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8. Bobby Petrino (24-15 at Arkansas, 65-24 overall). Petrino has burned some bridges (Louisville and with the Falcons in the NFL) and he’s not the most personable or affable coach _ though to be fair, there are few Mack Brown-types in the profession _ but when it comes to putting together topflight offenses, he might be the best in the business.

9. Mack Brown (134-34 at Texas, 220-108-1 overall). Last season was Brown’s first losing one since he took over at Texas in 1998. Before that, he put together a string of nine straight years of at least 10 wins and a national title in 2005. Brown is a master recruiter and an astute CEO coach, who generally surrounds himself with top-notch assistants and lets them do their thing.

10. Joe Paterno (402-135-3). Maybe Paterno’s greatest strength through an unmatched career has been his willingness to give his assistants the freedom to do their jobs. In turn, those who work for Paterno are extremely confident and loyal, providing Penn State the continuity that has been a huge part of the program’s success. That’s why, as JoePa pushes 85 years old, there’s no reason for him to retire unless he wants to.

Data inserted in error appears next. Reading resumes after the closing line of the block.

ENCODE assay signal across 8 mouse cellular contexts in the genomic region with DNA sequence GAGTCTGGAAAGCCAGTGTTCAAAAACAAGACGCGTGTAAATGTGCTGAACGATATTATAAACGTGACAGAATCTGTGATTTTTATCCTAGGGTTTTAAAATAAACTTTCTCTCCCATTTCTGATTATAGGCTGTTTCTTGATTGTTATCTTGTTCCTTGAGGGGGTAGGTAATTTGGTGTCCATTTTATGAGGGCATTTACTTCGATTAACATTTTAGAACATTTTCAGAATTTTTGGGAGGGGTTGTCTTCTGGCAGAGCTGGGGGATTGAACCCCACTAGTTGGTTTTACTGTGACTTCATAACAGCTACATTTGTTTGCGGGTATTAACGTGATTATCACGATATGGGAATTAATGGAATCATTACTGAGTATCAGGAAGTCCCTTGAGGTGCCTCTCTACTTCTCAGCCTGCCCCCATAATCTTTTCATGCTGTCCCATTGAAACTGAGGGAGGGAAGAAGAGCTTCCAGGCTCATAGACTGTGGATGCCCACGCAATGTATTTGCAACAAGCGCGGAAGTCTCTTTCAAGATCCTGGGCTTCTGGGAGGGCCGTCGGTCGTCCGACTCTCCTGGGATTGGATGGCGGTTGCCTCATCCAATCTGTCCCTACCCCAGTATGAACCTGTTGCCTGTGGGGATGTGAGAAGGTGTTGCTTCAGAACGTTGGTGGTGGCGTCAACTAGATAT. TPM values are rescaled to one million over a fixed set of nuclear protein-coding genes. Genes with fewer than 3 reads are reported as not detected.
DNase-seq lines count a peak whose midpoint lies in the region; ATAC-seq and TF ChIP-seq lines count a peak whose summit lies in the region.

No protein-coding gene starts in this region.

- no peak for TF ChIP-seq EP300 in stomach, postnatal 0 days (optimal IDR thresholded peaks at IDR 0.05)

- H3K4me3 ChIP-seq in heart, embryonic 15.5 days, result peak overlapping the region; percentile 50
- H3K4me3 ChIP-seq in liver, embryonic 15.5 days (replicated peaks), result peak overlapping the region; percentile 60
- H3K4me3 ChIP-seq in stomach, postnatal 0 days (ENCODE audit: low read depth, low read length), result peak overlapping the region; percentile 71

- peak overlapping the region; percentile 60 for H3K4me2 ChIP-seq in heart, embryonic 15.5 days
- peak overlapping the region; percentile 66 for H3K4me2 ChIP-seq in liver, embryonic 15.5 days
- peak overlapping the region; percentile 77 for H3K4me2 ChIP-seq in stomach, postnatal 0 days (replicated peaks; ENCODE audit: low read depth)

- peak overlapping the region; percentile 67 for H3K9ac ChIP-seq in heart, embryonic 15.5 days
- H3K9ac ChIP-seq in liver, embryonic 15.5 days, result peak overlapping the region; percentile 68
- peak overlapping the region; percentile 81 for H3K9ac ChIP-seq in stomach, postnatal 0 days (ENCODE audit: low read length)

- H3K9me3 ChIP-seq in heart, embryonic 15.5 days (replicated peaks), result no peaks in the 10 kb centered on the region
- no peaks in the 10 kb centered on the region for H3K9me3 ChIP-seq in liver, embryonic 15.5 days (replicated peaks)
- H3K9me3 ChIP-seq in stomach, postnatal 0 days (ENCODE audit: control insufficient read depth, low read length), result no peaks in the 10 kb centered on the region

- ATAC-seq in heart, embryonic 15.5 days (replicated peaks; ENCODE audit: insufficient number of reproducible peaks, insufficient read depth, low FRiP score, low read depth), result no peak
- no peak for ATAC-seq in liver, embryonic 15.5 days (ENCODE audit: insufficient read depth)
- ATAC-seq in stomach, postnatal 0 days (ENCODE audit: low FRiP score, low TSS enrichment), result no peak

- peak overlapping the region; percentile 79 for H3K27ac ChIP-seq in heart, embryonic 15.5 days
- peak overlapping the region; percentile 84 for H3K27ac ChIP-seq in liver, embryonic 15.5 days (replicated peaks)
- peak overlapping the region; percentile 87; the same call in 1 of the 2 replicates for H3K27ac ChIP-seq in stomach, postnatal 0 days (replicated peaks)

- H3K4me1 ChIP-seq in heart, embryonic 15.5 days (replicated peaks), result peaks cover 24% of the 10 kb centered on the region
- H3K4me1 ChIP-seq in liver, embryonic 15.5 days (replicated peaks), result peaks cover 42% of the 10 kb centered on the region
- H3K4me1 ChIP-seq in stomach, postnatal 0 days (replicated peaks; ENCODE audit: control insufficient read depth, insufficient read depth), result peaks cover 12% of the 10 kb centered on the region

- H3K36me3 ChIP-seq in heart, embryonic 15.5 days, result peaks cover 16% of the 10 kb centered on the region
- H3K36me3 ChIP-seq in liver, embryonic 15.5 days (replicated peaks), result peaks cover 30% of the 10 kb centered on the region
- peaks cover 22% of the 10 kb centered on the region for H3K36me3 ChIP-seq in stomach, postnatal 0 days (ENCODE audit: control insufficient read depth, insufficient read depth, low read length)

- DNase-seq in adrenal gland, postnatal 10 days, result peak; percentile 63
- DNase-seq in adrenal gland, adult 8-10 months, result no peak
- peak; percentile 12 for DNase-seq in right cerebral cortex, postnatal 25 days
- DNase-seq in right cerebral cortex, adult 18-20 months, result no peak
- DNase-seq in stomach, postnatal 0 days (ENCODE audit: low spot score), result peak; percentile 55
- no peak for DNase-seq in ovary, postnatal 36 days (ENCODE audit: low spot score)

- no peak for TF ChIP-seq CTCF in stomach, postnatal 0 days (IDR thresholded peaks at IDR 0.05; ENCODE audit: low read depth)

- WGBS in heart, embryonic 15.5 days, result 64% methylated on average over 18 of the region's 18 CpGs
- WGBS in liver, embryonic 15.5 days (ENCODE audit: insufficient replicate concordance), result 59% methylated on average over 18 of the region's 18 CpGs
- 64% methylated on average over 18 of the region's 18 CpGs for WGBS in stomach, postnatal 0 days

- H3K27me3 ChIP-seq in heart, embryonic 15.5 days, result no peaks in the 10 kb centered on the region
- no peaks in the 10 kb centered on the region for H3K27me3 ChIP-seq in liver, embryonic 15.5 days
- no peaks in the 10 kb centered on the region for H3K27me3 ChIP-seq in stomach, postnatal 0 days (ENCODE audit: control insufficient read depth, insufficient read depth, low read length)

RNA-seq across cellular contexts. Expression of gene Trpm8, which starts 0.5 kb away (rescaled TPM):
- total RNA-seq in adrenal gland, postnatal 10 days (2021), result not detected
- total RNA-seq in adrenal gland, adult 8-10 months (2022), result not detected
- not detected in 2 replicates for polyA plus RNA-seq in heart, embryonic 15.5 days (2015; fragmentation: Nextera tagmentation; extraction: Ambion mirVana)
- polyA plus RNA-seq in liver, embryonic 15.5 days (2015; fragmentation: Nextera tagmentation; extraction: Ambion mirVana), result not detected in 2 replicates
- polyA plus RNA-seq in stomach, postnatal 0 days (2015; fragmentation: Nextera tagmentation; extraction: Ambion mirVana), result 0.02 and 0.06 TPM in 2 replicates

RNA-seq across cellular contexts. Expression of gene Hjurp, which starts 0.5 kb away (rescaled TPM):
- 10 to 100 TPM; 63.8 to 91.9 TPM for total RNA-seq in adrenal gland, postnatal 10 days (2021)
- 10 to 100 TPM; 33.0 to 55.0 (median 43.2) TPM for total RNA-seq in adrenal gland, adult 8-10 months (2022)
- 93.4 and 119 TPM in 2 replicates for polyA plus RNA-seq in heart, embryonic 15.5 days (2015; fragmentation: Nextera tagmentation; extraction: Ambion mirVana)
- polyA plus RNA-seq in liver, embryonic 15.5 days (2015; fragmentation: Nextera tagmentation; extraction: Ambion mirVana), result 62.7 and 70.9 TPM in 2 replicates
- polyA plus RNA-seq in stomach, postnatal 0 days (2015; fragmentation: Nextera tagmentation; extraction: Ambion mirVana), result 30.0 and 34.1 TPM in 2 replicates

11. Les Miles (63-17 at LSU, 91-38 overall). Miles makes obvious mistakes and he comes across as a little bit odd. He also makes bold moves that often work and instills confidence in his players. He’s a lockdown recruiter with a national title to his credit and a stellar record in one of the best conference in the country.

From the panel: “Keeps winning and saving college football from ever encroaching corporate drudgery.” _ Joshua Kendall, The State, Columbia, S.C.

12. Frank Beamer (199-95-2 at Virginia Tech, 241-118-4 overall). Beamer’s been at Virginia Tech for 24 years and has had so much success most fans don’t remember that the Hokies were an afterthought when he got there. Now there is no more consistent program in the country. Virginia Tech has seven straight double-digit win seasons and hasn’t had a losing record since 1992.


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